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Paran Balakrishnan & Arti Sharma |
June 26, 2004
When Quintiles India opened shop in 1997, it was taking a calculated risk. As the world's top clinical research organisation it had tested new pharmaceutical products in scores of countries around the world but India was virgin territory.
It has taken time but today Quintiles' faith in this country has turned out to be amply justified. The company, which started with two employees, now has 543 in three locations. And business is flowing in.
"Fifteen of the top 20 global pharma companies have worked with us in India and we have so far undertaken 90 international studies in India," says Ferzaan Engineer, CEO, Quintiles India.
It has been a swift-moving year for the Wellquest chief, Swati Piramal. The three-year-old company is getting ready for big strides forward. The company is currently handling 40 new product tests and it's opening facilities in five cities this year to handle the rapidly burgeoning work.
In the last one year it has doubled capacity and now has 75 beds for patients on whom pharmaceutical trials are being carried out. That will be upped to 125 beds by year-end. Also, Piramal's team of 40 people is being expanded and she's hiring another 20 people by August.
"In recent months we've had visitors from nine countries coming to assess our facilities," says Piramal, a director in the Nicholas Piramal Group.
It has been hailed as the next big thing for the Indian pharmaceutical industry -- the outsourcing of clinical trials to countries like India before a new drug is launched. Figures are tough to come by but in 2002 it was reckoned to be a $70 million industry in India -- growth estimates in the last two years vary wildly between 20 per cent and 60 per cent.
More importantly, everyone is bullish about the future and industry estimates are that clinical testing in India will be an industry worth anywhere between $500 million to a billion by 2010.
At the forefront of the new outsourcing movement are pharma giants like Pfizer and Eli Lilly that have been carrying out trials in India for years. Now Lilly is about to turn India into an R&D hub and a similar move is likely from Pfizer which was the first company to start clinical trials in India back in 1995.
Similarly, others like Glaxo SmithKline and Novo Nordisk have upped their R&D budgets for India and are boosting the amount of clinical testing being done in this country. Says Ramananda S Nadig, medical director, Eli Lilly: "The advantages in India are significant."
Also, in the last year a string of multinational clinical research organisations like Quintiles that focus on drug testing have opened shop in India.
The newcomers include global names that are building facilities around the world like Omnicare, PharmaNet and Pharm-Olam. Most are still small organisations in India, with less than 10 employees but big plans for the future.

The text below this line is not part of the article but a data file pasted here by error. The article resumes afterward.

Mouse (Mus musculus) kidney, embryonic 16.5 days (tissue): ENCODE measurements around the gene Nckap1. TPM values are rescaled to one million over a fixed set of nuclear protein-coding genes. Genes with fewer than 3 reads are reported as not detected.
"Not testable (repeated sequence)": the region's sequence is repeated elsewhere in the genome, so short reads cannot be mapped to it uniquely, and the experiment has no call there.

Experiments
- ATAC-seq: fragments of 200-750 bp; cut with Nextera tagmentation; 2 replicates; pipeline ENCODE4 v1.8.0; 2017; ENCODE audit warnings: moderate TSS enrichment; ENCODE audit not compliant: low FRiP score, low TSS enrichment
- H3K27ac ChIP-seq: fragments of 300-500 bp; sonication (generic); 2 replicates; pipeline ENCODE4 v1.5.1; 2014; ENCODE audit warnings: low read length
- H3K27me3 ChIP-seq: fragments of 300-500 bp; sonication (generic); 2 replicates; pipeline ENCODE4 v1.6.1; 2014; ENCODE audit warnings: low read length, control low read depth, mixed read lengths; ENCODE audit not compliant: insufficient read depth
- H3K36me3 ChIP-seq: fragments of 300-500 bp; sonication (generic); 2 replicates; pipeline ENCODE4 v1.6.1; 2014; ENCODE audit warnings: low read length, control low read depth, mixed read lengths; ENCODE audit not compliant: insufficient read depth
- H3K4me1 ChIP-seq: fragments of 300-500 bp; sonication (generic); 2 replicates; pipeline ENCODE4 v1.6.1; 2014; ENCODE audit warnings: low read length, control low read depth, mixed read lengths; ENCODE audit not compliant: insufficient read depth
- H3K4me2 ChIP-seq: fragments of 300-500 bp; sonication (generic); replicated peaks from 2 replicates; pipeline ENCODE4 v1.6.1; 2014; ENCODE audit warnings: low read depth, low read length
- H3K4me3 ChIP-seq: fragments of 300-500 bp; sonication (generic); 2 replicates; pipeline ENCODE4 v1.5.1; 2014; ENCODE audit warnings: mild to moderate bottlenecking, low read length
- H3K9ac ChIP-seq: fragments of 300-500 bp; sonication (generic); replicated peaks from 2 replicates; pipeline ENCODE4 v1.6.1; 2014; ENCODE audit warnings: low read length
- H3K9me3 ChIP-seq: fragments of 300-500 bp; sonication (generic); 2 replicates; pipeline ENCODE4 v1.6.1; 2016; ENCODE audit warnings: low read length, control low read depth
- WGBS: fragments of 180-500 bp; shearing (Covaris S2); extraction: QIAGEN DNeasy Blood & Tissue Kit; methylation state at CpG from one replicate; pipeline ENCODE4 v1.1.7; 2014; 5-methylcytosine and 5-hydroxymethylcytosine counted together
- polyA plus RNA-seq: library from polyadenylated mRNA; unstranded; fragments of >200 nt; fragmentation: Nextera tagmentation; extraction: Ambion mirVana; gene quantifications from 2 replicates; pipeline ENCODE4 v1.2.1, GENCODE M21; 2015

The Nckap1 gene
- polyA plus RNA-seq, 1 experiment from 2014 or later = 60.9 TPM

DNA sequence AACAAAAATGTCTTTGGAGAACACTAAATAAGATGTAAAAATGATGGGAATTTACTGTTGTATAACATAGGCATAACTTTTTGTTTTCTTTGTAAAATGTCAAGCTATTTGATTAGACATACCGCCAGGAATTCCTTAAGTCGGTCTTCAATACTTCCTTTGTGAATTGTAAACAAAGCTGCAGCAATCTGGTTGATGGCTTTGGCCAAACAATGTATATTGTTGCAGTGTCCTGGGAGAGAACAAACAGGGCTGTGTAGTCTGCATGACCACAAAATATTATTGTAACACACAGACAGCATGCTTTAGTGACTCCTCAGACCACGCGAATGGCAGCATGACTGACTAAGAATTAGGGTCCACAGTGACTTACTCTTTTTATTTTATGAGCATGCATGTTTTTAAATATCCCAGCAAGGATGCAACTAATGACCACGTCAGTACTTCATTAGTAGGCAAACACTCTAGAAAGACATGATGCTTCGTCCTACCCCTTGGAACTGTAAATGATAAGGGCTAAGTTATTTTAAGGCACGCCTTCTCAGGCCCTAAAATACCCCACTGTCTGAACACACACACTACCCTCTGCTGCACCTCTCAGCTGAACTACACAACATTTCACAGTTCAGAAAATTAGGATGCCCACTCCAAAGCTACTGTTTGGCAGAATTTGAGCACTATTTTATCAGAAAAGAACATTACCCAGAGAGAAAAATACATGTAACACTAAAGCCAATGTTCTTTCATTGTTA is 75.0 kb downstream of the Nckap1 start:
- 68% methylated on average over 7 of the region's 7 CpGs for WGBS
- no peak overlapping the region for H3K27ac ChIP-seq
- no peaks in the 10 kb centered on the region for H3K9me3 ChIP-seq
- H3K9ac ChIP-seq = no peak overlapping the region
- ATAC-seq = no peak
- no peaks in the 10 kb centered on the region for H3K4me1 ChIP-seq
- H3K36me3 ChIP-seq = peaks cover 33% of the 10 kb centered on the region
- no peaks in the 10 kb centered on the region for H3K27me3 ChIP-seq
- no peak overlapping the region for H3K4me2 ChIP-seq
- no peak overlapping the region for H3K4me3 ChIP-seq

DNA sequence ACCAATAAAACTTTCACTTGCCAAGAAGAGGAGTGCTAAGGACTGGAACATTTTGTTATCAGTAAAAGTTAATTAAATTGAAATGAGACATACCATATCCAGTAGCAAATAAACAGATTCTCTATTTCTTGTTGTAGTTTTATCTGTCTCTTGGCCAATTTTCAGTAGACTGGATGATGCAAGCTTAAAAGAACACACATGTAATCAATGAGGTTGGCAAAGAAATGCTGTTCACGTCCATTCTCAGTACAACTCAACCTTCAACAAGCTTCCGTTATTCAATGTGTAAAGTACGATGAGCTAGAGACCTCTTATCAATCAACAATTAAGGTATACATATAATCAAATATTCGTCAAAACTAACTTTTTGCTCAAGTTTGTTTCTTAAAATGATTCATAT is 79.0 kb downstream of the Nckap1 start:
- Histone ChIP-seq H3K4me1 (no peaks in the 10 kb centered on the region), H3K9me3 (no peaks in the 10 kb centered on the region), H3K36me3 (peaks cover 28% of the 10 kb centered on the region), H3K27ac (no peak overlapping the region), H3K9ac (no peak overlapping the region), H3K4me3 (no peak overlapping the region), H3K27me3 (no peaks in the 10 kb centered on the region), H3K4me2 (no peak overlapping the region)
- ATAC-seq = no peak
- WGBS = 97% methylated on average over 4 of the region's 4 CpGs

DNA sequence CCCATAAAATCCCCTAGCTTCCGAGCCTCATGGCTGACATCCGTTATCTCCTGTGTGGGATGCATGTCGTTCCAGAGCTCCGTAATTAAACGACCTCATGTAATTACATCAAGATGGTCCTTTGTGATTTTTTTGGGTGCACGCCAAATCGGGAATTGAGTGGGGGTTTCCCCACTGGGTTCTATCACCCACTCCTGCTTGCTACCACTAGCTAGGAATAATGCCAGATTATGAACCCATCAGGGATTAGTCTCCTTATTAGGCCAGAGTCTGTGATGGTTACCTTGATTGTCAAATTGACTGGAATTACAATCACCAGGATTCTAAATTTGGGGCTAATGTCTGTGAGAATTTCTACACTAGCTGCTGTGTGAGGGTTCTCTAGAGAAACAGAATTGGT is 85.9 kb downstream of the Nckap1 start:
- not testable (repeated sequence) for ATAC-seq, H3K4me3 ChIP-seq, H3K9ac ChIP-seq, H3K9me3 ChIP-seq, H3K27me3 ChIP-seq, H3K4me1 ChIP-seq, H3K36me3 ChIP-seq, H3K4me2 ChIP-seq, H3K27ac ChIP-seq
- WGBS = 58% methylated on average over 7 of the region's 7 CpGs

But the international research organisations don't have the field to themselves. A handful of ambitious Indian companies are also writing themselves a prescription for growth in the field of drug testing.
In Mumbai there's Siro Clinipharm that signed up with global testing giant Covance one year ago and there's Reliance Life Sciences, which hopes to make a big splash in the field.
And in Hyderabad there are a clutch of companies like Vimta Labs, GVK Healthcare and Asian Clinical Trials. Similarly in Ahmedabad there's Lambda, which is making big strides forward and in Bangalore, the hi-tech capital of India there are testing companies like Lotus Labs and also Clinigene started by Biocon's Kiran Mazumdar Shaw.
Mind you, this is still a fledgling industry with many small players, which are just starting out in India. So, figures can be elusive and even wildly varying. OPPI (the Organisation of Pharmaceutical Producers of India) reckons that about 40 or fifty major clinical studies were undertaken in 2002.
There are also many more bio-equivalence tests taking place all the time. Bio-equivalence tests are for generic drugs. Most of the earlier clinical trials in India were in bio-equivalence tests.
Certainly, the Indian companies have started posting impressive growth rates. Siro started in 1995 with only two or three projects and 10 people. Growth was slow till 2001 when it landed new contracts and had to hire 35 more people. Today, the company has about 16 or 17 projects and 100 people on its rolls. There are plans to hire another 60 this year.
"About 85 per cent of the work we do at Siro's comes from companies in countries like North America, Europe and Japan and 15 per cent out of India," says Chetan Tamhankar, general manager, Siro Clinpharm.
What is clinical testing? The answer in brief is that new drugs need to be tested on human beings at various stages of their development (see box for a more detailed explanation). And, as the world shrinks the giant pharmaceutical companies are looking at whether they can cut costs by testing new drugs in countries like India and China.
Globally, clinical research was estimated to be a $5 billion to $6 billion market in 2002 and is expected to touch $10 billion by 2005.
Cutting costs has become of paramount importance for Big Pharma. According to industry statistics getting a new drug on the market costs roughly about $800 million. And the clinical tests -- both on animals and humans -- add up to about 40 per cent of development costs.
Before a new drug comes to market, testing takes place at several levels. First the new formulation is tried on animals, then it moves to what are called Phase I trials which are usually on a handful of subjects. India, which has always had tough rules on testing, does not allow Phase I trials.
In Phase II the drugs are tried out on a slightly larger scale. And Phase III trials -- which are the last stage before a drug applies for approval -- could involve anywhere between 20 to 500 volunteers. The big jump in the last two years has been in Phase II and Phase III testing.